Front Page Titles (by Subject) to john adams - The Works, vol. 2 (1771-1779)
The Online Library of Liberty
A project of Liberty Fund, Inc.
Search this Title:
to john adams - Thomas Jefferson, The Works, vol. 2 (1771-1779) 
The Works of Thomas Jefferson, Federal Edition (New York and London, G.P. Putnam’s Sons, 1904-5). Vol. 2.
About Liberty Fund:
Liberty Fund, Inc. is a private, educational foundation established to encourage the study of the ideal of a society of free and responsible individuals.
The text is in the public domain.
Fair use statement:
This material is put online to further the educational goals of Liberty Fund, Inc. Unless otherwise stated in the Copyright Information section above, this material may be used freely for educational and academic purposes. It may not be used in any way for profit.
to john adams
Albemarle in Virga, Aug. 21, 1777.
—Your favor of May 26 came safely to hand. I wish it were in my power to suggest any remedy for the evil you complain of, tho’ did any occur I should propose it to you with great diffidence after knowing you had thought on the subject yourself. There is indeed a fact which may not have come to your knolege out of which perhaps some little good may be drawn. The borrowing money in Europe (or obtaining credit there for necessaries) has already probably been essayed & it is supposed with some degree of success. But I expect your applications have as yet been only to France, Holland, or such other states as are of principal note. There is however a small power, well disposed to our cause, &, as I am informed, possessed of abilities to assist us in this way. I speak of the Grand Duke of Tuscany. The little states of Italy you know have had long peace, & shew no disposition to interrupt that peace shortly. The Grand Duke being somewhat avaricious in his nature has availed himself of the opportunity of collecting & hoarding what money he has been able to gather. I am informed from good authority (an officer who was concerned in the business of his treasury1 ) that about three years ago he had ten millions of crowns, lying dead in his coffers. Of this it is thought possible as much might be borrowed as would amount to a million of pounds lawful money. At any rate the attempt might be worth making. Perhaps an application from Dr. Franklin who has some acquaintance in that court might be sufficient, or, as it might be prudent to sound well before the application, in order to prevent the discredit of a rebuff, perhaps Congress would think it worth while to send a special agent there to negotiate the matter. I think we have a gentleman here who would do it with dexterity & fidelity. He is a native of that Duchy; well connected there, conversant in courts of great understanding & equal zeal in our cause. He came over not long since to introduce the cultivation of vines, olives, &c among us. Should you think the matter worth a further thought, either of the Cols. Lees to whom he is known can acquaint you more fully of his character. If the money can be obtained in specie it may be applied to reduce the quantity of circulating paper & be so managed as to help the credit of that which will remain in circulation. If credit alone can be obtained for the manufactures of the country, it will still help to clothe our armies or to increase at market the necessaries our people want.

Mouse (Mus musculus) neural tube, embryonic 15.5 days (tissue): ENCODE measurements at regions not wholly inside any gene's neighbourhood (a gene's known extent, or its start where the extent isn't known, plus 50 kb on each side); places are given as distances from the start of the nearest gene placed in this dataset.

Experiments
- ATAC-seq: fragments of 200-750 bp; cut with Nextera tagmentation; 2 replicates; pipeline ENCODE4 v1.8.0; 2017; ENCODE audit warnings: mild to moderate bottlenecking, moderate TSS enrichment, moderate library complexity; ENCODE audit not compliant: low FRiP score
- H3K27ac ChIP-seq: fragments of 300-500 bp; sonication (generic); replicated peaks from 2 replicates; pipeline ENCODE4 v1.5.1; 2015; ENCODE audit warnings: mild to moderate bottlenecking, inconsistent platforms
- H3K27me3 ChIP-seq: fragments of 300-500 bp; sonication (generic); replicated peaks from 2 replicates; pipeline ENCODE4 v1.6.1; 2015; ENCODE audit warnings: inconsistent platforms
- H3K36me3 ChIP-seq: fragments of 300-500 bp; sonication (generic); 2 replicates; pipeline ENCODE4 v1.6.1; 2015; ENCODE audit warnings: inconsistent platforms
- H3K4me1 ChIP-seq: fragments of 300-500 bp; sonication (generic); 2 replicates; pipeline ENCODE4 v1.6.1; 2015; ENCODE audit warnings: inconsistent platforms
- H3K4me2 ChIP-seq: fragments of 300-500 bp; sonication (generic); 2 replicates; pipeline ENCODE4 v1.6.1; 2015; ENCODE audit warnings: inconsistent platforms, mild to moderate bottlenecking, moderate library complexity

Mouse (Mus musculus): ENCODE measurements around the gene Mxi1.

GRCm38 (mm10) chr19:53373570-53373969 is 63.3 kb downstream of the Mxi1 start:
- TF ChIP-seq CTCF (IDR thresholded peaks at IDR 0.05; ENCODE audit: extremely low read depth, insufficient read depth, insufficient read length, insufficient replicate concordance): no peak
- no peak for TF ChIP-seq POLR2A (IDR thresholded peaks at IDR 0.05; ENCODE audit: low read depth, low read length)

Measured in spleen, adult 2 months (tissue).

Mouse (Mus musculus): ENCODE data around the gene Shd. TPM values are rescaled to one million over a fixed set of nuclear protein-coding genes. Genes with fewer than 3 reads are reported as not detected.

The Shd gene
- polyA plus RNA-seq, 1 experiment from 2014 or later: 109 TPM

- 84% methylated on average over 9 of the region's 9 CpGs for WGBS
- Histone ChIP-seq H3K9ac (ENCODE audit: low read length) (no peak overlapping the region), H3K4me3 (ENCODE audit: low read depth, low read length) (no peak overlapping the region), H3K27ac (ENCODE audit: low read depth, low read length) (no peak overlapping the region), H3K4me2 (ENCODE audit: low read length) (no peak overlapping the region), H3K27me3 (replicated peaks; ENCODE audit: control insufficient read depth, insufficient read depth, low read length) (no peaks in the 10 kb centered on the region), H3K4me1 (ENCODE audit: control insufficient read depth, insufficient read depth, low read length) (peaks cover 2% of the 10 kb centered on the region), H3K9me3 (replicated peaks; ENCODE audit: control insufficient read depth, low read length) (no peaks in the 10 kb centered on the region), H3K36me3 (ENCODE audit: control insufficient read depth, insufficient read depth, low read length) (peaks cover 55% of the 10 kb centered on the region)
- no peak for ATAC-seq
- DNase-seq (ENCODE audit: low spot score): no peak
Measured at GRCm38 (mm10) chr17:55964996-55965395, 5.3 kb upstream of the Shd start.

What upon earth can Howe mean by the manœuvre he is now practicing? There seems to me no object in this country which can be either of utility or reputation to his cause. I hope it will prove of a piece with all the other follies they have committed. The forming a junction with the Northern army up the Hudson’s river, or taking possession of Philadelphia might have been a feather in his cap, & given them a little reputation in Europe. The former as being the design with which they came, the latter as being a place of the first reputation abroad & the residence of Congress. Here he may destroy the little hamlet of Wmsbgh, steal a few slaves, & lose half his army among the fens & marshes of our lower country or by the heat of the climate. I am, dear sir, yours, &c.